William Cheng of Magnificent Hotel proposed to use hotels in noncore areas as temporary housing
On 25 November, Carrie Lam announced that the government is planning to grant operators the freedom to lease their hotel rooms and guest houses as temporary housing to keep them from breaking down during such an unprecedented time, reported the South China Morning Post.
The Hong Kong government’s strategy of transforming hotels and guest houses into temporary housing has been supported by veteran hotelier, William Cheng of Magnificent Hotel. Cheng said that hotels could charge a monthly rent between HKD4,000 (USD516) to HKD4,500 (USD580.5) per room. The scheme is expected to be launched soon, but no specific date has been reported yet.
William Cheng Kai-man, chairman of Magnificent Hotel Investments, welcomed the Hong Kong government’s project, mentioning that it could hamper some operators from going into liquidation during these strenuous times due to the COVID-19 pandemic.
Cheng said, “there are many hotels in non-core areas such as Tsuen Wan, Kwai Chung, Tsing Yi, and Tin Shui Wai, with hundreds of empty rooms, which can be used as transitional housing immediately and help these operators to stay afloat.”
The average waiting time for public rental housing in Hong Kong, the world’s most expensive real estate market, has increased to 5.6 years, while family and single elderly applicants rise to 156,400. Consequently, deficient subdivided flats in poor urban buildings are unavoidable for these wait listers.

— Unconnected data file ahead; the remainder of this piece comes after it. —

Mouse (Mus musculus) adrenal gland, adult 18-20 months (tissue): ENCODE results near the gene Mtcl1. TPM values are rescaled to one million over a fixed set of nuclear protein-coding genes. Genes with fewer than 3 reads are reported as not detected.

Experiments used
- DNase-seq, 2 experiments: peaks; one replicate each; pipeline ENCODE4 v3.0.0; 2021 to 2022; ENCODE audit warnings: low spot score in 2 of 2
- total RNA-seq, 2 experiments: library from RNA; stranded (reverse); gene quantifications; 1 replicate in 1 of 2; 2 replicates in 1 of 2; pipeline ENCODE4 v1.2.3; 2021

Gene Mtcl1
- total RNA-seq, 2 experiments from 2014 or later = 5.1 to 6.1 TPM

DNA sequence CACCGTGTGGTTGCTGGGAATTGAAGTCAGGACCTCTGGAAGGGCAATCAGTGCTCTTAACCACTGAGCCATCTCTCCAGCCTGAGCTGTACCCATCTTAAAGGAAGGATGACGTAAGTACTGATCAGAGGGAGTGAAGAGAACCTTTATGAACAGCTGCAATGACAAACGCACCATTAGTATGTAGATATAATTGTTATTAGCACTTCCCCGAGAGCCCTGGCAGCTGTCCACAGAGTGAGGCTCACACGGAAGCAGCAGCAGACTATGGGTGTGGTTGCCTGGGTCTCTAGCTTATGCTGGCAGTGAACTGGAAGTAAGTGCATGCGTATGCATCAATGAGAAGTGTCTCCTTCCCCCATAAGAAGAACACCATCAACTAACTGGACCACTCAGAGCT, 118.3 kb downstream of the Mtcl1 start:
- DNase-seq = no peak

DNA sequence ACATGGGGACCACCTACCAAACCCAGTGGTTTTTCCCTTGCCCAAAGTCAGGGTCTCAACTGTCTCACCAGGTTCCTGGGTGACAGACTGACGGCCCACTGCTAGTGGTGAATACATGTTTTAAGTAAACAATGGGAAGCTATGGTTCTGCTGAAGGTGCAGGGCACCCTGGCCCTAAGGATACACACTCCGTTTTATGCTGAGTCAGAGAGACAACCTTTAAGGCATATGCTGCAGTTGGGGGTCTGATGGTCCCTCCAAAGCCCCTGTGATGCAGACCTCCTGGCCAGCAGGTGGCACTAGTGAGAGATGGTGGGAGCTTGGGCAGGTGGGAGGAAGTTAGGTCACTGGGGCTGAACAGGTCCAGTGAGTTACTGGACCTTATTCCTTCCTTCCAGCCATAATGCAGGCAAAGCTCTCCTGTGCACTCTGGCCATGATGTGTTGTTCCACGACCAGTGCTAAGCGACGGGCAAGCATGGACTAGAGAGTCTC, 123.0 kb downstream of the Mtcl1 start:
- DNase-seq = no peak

Hannah Jeong, head of valuation and advisory services at Colliers Hong Kong, stated, “If the government can utilise the lower class hotels and guest houses, it will provide a boost to this struggling sector.”
Cheng said that if the government leased the whole property for transitional housing, hotels could take on just over HKD130 (USD17) per room per night. Hotel owners could also receive up to HKD4,000 (USD516) to HKD4,500 (USD580.5) per room per month in absence of in-house services like cleaning, which is agreeable for these times.
“I think it is feasible [for hotel owners] if the government pays this rate for the whole hotel without any services as transitional housing,” he added.
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